Part Iran-Owned NYC 5th Avenue Office Tower Worth Up to $700 Million Cleared for Seizure by U.S. Government
by Joshua Levitt
A 36-story Manhattan office tower, partially-owned by a shell company controlled by Iran, has been cleared for forfeiture to the U.S. government by a federal judge, the Associated Press reported on Tuesday. The building is expected to fetch between $500 million and $700 million, the New York Daily News said.
U.S. District Judge Katherine Forrest made the forfeiture finding in a case first brought by the U.S. government in 2008, ruling that the building is subject to forfeiture because revenue from it was secretly funneled to a state-owned Iranian bank, in violation of a U.S. trade embargo.
The U.S. government, on behalf of the Asset Forfeiture Unit and Terrorism and National Security Unit of the United States Attorney’s Office, argued that the official owner, the Alavi Foundation, was partnered with a shell company controlled by Bank Melli, the state-owned bank of Iran. Because the Iranian government has been designated by the U.S. as a sponsor of international terrorism, its assets in the U.S. can be seized by the government to fund restitution to terror victims.
Judge Forrest agreed that monetary transfers by the shell company, Assa Co., to Bank Melli violated money laundering statutes.
“There is substantial, un-contradicted evidence that Assa is owned and controlled by Bank Melli, and that Bank Melli is wholly owned and controlled by Iran,” the judge said.
The Associated Press reported that the judge rejected Alavi’s “core defense,” because many of the Alavi board members who were involved in the creation of Assa as a front for Bank Melli in 1989 remained with or returned to positions with Alavi after 1995, when Iran was designated as a sponsor of terror.
“The Government argues that Alavi asserts a sort of collective amnesia,” the judge said. “The court finds the analogy apt and its reality implausible. No rational juror could believe in such extraordinary amnesia.”
The building, at 650 Fifth Avenue, was built in the 1970s on property acquired by a not-for-profit corporation formed in New York by then Iranian leader Shah Mohammad Reza Pahlavi, who was overthrown in 1979.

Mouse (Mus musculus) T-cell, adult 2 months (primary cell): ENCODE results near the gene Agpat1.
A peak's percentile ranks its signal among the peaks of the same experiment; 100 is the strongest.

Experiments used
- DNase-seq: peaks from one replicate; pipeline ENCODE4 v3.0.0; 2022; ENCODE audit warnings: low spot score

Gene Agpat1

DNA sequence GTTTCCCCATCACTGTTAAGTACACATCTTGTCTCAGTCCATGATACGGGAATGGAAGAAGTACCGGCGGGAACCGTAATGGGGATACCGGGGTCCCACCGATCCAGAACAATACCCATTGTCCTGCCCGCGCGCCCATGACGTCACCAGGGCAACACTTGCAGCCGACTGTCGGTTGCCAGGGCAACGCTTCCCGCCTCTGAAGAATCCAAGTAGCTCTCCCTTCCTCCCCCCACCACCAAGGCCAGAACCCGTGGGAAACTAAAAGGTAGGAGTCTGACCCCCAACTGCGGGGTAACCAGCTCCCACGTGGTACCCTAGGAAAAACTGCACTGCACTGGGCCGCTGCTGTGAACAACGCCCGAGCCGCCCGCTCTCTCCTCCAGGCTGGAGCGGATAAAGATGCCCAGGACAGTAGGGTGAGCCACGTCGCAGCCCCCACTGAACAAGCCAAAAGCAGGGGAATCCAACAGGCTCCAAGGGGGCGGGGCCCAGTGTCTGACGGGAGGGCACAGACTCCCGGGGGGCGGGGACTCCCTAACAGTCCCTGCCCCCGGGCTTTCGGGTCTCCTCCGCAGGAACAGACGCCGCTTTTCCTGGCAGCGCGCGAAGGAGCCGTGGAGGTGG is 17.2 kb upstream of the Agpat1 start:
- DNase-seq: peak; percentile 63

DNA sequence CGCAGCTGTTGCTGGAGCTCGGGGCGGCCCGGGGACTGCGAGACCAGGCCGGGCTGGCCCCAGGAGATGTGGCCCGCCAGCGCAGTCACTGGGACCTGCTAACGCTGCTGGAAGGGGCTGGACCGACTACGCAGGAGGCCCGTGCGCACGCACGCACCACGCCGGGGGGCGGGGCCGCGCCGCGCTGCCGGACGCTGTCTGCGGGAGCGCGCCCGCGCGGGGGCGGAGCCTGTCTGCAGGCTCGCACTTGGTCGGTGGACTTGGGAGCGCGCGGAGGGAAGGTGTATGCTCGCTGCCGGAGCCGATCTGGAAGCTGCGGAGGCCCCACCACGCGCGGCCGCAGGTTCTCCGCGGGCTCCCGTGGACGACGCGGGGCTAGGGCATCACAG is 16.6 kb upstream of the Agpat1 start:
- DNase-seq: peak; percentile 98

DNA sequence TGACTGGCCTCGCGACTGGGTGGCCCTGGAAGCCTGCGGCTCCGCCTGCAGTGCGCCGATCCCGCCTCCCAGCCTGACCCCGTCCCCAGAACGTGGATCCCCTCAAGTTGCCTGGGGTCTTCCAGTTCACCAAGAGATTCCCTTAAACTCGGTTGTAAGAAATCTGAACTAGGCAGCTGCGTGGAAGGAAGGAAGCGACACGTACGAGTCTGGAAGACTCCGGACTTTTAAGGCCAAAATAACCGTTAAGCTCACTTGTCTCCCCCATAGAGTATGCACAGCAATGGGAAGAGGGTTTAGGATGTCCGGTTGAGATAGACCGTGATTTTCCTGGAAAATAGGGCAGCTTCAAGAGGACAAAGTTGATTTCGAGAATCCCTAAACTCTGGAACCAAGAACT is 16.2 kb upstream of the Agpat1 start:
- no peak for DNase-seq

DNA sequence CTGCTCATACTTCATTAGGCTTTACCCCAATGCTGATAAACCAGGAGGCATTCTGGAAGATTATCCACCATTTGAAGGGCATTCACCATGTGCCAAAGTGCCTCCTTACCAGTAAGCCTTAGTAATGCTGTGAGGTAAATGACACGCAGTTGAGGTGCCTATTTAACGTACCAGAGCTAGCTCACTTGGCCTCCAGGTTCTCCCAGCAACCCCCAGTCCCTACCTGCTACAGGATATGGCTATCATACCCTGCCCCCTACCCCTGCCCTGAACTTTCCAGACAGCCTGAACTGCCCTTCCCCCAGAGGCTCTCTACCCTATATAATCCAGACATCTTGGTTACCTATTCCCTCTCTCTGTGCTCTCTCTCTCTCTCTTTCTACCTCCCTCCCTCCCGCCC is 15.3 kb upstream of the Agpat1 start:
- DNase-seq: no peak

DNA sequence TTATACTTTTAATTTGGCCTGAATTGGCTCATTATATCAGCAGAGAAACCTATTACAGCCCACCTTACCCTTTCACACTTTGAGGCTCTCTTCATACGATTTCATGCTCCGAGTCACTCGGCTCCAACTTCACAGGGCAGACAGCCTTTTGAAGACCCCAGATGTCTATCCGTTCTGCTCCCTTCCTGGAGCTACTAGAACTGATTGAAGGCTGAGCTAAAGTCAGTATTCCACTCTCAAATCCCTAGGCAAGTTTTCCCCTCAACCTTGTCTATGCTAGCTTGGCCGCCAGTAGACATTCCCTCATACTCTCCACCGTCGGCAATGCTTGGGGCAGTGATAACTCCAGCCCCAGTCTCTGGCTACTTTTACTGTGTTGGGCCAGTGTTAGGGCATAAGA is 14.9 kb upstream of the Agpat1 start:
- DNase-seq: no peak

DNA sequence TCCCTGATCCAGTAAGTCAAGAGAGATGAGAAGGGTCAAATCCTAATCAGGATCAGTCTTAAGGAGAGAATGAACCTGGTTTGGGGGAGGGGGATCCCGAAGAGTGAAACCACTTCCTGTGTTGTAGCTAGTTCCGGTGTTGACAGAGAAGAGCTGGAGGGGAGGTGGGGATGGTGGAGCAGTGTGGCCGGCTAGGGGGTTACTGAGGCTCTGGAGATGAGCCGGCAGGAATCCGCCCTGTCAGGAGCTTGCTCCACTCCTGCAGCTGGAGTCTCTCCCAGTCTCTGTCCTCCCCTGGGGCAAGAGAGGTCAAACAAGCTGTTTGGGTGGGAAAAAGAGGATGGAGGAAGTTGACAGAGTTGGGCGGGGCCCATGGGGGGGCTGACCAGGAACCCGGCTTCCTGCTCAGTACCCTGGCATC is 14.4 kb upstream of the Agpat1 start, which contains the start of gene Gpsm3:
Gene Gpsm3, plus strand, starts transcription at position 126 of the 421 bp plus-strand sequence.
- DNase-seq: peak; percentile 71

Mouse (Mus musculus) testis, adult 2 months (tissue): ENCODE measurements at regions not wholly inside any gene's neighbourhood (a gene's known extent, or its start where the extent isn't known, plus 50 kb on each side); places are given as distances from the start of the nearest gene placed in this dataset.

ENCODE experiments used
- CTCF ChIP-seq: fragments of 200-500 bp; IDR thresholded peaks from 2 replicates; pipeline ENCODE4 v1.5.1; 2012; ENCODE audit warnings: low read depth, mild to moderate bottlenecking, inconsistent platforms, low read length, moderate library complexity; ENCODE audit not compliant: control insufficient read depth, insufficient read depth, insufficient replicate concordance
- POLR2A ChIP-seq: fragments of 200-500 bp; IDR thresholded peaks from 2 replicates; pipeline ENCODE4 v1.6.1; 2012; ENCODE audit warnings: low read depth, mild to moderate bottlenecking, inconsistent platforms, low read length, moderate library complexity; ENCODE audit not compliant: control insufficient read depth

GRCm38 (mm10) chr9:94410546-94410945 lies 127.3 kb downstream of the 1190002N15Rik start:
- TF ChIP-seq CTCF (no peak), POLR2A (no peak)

“The alleged money laundering occurred when the partnership, Alavi, and Assa Corp. distributed the rent with the intent to conceal that it was meant for the benefit of the Iranian government and caused partnership funds to be transferred abroad,” the judge wrote. “Having engaged in a money laundering violation, the entirety of the 650 Fifth Avenue Building (the business premises) and all of the associated bank accounts are subject to forfeiture — even if they were not used in the money laundering offense itself.”
Prosecutors told the Daily News they believe the decision to be “the largest real property forfeiture” in U.S. history. They intend to hand over the bulk of any proceeds derived from the forfeiture to relatives of people who died in Iran-aided terror attacks, including 9/11 and the bombing of a Marine Corps barracks in Beirut that killed 241 U.S. servicemen, the Daily News said.
The decision is subject to a potential appeal, but if the forfeiture moves forward soon, the timing could generate substantial gains for terror victims, because of the rising prices of Manhattan office property in today’s market, the Daily News reported.
Commercial real estate appraiser Dan Fasulo said the office tower could fetch up to $2,000 a foot, as much as the nearby General Motors Building, and could reach a total sale value of $700 million.
The building, at Fifth Avenue and 52nd Street, totals 380,000 square feet and leases retail space to Juicy Couture and Godiva.